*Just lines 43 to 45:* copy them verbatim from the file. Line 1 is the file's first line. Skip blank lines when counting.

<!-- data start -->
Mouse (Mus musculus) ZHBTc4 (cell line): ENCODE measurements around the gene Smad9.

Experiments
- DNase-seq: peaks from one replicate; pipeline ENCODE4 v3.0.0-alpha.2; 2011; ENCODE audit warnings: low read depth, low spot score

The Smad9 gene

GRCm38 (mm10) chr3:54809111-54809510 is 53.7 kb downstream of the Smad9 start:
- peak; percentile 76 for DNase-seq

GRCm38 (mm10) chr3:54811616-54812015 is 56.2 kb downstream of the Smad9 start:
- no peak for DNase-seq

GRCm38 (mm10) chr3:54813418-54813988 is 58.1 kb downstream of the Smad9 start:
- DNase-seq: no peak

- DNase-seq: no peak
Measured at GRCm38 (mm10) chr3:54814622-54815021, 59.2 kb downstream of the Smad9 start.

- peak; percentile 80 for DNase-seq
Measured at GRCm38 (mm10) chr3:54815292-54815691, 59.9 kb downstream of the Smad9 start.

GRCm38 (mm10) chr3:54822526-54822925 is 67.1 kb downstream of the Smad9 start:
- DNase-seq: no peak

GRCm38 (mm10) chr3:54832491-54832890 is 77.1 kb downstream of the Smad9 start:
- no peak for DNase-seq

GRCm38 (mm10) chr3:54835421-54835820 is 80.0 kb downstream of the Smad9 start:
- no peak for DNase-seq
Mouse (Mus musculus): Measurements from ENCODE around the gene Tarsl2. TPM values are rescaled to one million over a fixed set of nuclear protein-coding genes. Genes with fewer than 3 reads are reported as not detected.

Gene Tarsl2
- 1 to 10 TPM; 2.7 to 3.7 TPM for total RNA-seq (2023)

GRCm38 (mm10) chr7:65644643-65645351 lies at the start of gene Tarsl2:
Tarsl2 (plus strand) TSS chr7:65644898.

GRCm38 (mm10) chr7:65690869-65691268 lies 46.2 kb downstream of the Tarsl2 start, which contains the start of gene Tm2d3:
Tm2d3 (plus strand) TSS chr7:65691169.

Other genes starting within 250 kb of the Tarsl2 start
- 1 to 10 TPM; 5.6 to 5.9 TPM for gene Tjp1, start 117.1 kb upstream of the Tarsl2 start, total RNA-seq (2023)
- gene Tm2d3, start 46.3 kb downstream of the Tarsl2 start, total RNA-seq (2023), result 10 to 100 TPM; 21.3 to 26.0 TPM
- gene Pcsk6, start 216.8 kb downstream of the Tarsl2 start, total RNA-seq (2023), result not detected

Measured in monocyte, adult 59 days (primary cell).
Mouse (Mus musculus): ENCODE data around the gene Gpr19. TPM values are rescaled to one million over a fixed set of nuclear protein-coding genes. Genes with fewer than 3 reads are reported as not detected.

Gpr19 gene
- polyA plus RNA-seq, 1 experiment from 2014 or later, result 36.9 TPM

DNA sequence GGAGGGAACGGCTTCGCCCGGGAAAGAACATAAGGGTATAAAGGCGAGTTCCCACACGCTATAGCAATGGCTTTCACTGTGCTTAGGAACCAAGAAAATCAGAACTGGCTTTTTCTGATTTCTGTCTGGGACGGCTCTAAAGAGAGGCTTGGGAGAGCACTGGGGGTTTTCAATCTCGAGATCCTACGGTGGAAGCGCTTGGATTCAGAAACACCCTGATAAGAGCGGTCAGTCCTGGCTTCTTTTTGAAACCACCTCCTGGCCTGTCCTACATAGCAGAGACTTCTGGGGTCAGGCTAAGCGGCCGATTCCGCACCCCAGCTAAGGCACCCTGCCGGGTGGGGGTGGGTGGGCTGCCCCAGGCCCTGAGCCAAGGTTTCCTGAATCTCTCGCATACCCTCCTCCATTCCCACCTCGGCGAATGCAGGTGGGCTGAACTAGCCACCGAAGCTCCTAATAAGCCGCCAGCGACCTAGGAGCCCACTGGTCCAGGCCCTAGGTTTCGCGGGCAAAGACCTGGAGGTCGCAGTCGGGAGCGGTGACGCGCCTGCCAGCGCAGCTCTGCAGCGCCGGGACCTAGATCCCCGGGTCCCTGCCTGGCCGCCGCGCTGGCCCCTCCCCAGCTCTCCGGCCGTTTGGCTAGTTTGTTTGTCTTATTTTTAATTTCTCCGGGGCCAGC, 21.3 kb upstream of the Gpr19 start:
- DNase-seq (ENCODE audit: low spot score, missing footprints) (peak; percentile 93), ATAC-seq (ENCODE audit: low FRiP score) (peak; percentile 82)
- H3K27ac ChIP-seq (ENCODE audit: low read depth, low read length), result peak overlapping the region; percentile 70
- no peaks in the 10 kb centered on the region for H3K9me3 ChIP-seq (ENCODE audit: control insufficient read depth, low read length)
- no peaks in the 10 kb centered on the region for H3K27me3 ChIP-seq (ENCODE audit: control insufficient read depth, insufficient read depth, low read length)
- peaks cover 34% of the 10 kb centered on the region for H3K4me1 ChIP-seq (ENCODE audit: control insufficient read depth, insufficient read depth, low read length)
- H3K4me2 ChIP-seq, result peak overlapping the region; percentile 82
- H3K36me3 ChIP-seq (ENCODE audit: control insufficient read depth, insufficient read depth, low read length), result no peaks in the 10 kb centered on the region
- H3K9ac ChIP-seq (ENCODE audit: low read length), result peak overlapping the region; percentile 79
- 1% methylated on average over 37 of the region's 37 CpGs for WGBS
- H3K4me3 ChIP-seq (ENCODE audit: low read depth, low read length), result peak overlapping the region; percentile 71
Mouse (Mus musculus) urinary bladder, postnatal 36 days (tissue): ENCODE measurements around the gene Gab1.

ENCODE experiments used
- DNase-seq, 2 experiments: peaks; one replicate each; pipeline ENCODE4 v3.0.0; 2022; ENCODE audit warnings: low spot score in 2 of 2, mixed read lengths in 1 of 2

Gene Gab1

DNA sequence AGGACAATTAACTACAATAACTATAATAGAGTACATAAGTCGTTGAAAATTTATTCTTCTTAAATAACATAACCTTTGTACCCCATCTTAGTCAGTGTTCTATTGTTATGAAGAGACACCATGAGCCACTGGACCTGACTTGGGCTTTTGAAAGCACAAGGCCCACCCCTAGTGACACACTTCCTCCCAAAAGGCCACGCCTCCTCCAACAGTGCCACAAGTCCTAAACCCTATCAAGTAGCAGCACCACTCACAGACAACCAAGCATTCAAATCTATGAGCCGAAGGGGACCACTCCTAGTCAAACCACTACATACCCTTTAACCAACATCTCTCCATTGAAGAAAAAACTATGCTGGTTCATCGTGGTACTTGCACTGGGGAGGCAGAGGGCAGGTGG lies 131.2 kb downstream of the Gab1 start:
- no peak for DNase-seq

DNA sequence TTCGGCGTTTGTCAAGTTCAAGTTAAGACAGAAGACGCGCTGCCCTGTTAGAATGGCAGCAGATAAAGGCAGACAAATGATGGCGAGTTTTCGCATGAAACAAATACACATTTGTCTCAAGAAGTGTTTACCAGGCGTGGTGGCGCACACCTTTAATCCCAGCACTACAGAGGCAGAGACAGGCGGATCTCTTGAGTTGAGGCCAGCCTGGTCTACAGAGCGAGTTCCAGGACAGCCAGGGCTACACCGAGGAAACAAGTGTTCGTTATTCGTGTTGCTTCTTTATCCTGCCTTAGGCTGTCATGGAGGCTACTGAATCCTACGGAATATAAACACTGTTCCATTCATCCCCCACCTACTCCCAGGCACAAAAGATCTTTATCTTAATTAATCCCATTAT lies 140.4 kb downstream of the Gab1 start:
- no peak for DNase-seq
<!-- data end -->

- H3K36me3 ChIP-seq (ENCODE audit: control insufficient read depth, insufficient read depth, low read length), result no peaks in the 10 kb centered on the region
- H3K9ac ChIP-seq (ENCODE audit: low read length), result peak overlapping the region; percentile 79
- 1% methylated on average over 37 of the region's 37 CpGs for WGBS